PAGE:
Milledgeville in Baldwin County, Georgia — The American South (South Atlantic)
On this corner in 1860 stood the public market where slaves were sold and local sentences were executed. Just east of this point, facing Greene Street, stood the Presbyterian Church. The Methodist Church was located next to it and finally the Baptist Church was situated near the northeast corner of this square. All were small but of classic design. Directly across Greene Street from this point (North) stood Newell’s Hall containing a civic auditorium. This building was used as a Confederate hospital in 1864. Across Wayne Street from this point (West) stood the McComb House, a popular legislator’s hostelry. Henry Clay once spoke from its balcony.
Erected 1960 by Georgia Historical Commission. (Marker Number 005-19.)
Marker series. This marker is included in the Georgia Historical Society/Commission marker series.
Location. 33° 4.79′ N, 83° 13.594′ W. Marker is in Milledgeville Touch for map. Marker is in this post office area: Milledgeville GA 31061, United States of America.
Other nearby markers. At least 8 other markers are within walking distance of this marker. The Milledgeville Hotel and Oliver Hardy (a few steps from this marker); In Commemoration of Marquis De Lafayette (about 300 feet away, measured in a direct line); Georgia's Secession Convention (about 400 feet away); St. Stephens Episcopal Church (about 500 feet away); Troup-Clark Political Feud (about 500 feet away); Milledgeville Confederate Monument (about 500 feet away); Provost Guard Campsite (was about 500 feet away but has been reported missing. ); State House Square (about 500 feet away). Touch for a list and map of all markers in Milledgeville.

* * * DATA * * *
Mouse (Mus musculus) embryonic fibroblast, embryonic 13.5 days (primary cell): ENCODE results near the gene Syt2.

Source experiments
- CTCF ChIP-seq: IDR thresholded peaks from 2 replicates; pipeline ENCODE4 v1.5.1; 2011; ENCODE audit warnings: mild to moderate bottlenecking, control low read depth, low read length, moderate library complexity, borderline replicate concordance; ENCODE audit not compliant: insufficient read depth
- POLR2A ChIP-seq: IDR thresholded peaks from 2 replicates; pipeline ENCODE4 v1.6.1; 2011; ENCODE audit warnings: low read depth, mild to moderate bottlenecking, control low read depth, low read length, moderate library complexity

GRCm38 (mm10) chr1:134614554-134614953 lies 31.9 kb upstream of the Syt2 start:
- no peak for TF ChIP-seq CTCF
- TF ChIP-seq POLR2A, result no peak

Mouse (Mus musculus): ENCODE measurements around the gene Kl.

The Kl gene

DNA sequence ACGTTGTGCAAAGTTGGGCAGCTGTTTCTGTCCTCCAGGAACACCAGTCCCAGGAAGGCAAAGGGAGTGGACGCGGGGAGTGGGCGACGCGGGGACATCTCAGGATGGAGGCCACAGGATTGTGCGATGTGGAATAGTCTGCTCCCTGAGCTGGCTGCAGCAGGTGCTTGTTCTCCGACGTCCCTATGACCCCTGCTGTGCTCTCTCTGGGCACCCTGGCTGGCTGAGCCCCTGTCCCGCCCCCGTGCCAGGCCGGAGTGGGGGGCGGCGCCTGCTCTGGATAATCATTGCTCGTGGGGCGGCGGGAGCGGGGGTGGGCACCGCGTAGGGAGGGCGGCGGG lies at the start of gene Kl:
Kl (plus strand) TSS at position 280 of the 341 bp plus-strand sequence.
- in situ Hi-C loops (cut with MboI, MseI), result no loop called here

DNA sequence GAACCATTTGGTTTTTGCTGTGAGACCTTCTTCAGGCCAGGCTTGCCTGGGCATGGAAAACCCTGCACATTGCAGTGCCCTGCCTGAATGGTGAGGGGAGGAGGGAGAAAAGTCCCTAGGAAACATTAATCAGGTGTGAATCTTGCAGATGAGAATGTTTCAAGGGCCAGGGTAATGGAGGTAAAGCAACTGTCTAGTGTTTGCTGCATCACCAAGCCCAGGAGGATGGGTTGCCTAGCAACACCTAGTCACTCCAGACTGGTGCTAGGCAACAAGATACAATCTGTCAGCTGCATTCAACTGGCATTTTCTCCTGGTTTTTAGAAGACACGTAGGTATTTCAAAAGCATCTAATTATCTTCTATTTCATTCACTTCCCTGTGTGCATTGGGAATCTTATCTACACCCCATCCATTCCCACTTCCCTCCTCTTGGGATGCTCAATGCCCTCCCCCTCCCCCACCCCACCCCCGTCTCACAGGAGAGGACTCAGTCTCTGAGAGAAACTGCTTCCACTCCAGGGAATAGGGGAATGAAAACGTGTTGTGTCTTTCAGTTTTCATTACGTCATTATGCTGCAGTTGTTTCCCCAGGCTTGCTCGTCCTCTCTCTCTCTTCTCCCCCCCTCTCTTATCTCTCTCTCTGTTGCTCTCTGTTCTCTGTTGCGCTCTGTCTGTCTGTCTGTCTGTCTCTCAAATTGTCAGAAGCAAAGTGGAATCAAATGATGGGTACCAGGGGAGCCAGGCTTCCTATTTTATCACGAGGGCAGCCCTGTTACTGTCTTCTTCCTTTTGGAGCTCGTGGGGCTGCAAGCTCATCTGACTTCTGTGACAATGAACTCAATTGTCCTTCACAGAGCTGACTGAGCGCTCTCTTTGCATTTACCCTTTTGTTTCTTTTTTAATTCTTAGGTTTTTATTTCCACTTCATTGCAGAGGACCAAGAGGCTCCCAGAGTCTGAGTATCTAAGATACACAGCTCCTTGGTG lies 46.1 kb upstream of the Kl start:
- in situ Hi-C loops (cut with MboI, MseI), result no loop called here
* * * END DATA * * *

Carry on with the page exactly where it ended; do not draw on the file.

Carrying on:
Regarding Statehouse Square. A fire in 1941 almost destroyed the Old State Capitol Building, which was restored in 1943. The property is now part of the Georgia Military College.
Categories. • Churches & Religion • Politics • War, US Civil •
Credits. This page was last revised on June 16, 2016. This page originally submitted on October 2, 2010, by David Seibert of Sandy Springs, Georgia. This page has been viewed 814 times since then. Photos: 1, 2. submitted on October 2, 2010, by David Seibert of Sandy Springs, Georgia. 3. submitted on January 27, 2011, by Michael Dover of Ellerslie, Georgia. • Craig Swain was the editor who published this page.